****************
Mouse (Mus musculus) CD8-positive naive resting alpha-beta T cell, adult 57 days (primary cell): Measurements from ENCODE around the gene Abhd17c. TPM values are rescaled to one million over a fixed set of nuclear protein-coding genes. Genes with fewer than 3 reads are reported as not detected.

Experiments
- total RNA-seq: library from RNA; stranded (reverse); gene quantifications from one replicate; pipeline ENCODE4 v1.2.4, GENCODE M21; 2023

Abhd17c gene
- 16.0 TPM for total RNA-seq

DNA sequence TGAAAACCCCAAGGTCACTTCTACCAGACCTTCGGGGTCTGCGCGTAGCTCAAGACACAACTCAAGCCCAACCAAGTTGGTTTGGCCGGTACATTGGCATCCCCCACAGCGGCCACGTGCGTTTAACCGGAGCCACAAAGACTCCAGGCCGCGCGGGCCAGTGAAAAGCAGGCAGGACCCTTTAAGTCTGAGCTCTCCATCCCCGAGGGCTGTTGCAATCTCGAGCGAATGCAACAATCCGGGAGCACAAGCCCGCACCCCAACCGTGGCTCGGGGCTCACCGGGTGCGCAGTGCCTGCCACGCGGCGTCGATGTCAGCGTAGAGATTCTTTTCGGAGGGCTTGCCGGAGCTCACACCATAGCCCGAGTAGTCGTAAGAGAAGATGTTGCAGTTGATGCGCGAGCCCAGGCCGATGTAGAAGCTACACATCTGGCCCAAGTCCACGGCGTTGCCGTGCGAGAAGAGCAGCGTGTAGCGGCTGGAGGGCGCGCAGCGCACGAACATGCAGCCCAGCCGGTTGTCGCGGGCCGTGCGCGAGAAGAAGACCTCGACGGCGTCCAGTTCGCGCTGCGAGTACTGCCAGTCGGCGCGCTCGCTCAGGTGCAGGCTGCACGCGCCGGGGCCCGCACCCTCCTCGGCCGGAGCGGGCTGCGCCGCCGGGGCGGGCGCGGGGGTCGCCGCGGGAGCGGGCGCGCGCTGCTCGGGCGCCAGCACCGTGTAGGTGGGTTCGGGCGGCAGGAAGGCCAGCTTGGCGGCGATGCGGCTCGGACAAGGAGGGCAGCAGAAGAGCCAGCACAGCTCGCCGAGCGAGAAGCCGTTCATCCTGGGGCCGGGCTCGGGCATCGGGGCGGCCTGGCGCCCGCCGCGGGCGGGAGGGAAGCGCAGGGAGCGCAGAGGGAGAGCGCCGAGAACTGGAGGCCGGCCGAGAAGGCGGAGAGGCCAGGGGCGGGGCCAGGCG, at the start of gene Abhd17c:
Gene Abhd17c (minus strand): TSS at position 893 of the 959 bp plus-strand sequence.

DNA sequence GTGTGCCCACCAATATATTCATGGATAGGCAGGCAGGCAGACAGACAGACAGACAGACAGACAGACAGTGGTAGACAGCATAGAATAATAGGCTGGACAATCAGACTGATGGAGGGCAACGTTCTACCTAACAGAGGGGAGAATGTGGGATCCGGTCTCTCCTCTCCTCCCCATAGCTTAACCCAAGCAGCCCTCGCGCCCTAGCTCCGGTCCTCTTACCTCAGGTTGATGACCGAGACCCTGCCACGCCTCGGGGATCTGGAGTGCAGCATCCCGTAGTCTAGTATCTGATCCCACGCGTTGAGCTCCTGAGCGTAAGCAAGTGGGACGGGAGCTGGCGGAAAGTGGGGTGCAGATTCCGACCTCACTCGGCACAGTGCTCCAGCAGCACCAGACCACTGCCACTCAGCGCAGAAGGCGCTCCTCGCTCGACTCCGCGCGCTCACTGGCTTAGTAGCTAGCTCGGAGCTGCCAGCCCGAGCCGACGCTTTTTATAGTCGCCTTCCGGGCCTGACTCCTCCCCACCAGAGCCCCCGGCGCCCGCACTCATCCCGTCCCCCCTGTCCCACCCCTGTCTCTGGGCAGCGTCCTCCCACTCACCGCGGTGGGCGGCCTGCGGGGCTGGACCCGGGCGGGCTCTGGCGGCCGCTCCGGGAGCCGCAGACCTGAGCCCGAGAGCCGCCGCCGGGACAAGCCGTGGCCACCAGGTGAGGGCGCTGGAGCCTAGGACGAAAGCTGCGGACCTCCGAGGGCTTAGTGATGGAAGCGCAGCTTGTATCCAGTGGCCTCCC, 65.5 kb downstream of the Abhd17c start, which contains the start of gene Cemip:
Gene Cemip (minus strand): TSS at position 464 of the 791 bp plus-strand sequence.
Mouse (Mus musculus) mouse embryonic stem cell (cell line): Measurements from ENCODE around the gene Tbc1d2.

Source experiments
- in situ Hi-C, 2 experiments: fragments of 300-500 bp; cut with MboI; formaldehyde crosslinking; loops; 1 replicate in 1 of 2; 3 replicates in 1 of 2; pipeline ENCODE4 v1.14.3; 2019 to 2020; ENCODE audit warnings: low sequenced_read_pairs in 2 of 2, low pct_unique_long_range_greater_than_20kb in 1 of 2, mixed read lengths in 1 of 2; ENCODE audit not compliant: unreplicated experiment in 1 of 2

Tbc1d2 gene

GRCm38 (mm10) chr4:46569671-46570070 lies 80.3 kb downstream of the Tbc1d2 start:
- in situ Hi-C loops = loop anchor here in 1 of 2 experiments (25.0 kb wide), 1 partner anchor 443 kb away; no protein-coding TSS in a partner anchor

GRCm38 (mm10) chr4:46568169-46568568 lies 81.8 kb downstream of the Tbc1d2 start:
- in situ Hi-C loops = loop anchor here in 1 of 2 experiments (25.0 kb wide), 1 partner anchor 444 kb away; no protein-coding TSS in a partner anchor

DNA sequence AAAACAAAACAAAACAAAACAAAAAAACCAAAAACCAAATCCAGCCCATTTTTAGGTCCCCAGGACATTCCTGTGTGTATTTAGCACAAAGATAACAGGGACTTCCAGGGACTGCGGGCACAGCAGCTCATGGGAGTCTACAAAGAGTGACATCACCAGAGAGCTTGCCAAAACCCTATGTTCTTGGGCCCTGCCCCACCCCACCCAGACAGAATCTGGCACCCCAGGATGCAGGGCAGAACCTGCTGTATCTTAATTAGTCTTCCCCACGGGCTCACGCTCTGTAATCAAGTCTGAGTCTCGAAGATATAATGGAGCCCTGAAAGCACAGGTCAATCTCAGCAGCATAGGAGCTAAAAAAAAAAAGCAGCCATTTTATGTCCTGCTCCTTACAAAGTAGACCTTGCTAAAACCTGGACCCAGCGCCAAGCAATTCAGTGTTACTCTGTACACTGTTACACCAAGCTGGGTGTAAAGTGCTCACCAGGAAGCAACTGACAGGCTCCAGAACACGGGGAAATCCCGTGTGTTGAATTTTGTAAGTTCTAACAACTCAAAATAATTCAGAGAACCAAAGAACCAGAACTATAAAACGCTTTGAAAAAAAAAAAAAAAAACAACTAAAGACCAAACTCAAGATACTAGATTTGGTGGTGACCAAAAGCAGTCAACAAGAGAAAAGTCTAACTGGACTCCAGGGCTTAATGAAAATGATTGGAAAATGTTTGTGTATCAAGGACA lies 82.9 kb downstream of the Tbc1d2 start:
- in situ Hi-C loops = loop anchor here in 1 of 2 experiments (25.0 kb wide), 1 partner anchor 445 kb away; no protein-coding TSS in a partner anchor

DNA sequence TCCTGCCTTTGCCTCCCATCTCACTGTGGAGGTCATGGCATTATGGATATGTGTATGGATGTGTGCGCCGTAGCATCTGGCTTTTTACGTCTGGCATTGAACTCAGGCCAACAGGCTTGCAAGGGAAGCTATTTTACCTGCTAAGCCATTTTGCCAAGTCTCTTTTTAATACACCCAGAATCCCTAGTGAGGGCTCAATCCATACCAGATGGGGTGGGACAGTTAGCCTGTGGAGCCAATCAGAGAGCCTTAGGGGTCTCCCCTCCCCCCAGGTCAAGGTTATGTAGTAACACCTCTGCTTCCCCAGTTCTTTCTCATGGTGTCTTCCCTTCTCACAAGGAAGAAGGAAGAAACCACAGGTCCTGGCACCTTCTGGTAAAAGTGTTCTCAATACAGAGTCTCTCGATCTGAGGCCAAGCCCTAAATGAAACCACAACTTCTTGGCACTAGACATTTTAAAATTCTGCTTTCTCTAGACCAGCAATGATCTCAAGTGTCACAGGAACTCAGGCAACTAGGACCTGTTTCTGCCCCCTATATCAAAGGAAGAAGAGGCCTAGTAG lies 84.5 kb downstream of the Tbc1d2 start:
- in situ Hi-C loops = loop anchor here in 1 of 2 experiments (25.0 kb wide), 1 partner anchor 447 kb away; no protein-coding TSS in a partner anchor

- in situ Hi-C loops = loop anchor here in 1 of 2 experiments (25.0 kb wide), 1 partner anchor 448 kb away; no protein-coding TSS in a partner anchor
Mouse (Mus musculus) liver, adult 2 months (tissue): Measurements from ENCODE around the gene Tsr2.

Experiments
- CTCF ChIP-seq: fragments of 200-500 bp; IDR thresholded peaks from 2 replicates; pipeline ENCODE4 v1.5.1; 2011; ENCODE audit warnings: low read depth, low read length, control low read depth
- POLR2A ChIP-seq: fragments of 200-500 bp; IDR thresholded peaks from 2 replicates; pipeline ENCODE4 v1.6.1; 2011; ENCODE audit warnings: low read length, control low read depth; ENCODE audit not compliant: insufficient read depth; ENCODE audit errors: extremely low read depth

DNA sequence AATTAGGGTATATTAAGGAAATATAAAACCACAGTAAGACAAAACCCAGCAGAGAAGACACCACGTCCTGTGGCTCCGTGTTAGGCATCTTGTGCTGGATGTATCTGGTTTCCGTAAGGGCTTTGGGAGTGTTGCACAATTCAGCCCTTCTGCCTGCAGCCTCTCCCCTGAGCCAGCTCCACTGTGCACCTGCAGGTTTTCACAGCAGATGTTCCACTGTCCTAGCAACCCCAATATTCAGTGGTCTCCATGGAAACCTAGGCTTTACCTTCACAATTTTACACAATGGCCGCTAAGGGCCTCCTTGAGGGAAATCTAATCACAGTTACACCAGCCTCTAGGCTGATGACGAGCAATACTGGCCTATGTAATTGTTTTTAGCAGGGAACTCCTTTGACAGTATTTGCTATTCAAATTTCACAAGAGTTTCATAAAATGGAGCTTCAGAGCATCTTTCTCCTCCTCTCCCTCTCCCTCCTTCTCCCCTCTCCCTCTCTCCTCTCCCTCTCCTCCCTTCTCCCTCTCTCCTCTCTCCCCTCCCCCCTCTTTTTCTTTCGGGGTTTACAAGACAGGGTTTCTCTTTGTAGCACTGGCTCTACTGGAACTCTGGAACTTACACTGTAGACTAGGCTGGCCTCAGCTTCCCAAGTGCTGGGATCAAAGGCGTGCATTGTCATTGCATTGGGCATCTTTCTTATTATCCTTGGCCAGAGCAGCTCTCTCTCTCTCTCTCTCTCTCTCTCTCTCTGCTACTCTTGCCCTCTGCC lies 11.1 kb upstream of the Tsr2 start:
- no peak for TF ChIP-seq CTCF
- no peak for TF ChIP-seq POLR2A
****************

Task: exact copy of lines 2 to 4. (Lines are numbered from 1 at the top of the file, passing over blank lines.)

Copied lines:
Experiments
- total RNA-seq: library from RNA; stranded (reverse); gene quantifications from one replicate; pipeline ENCODE4 v1.2.4, GENCODE M21; 2023

Abhd17c gene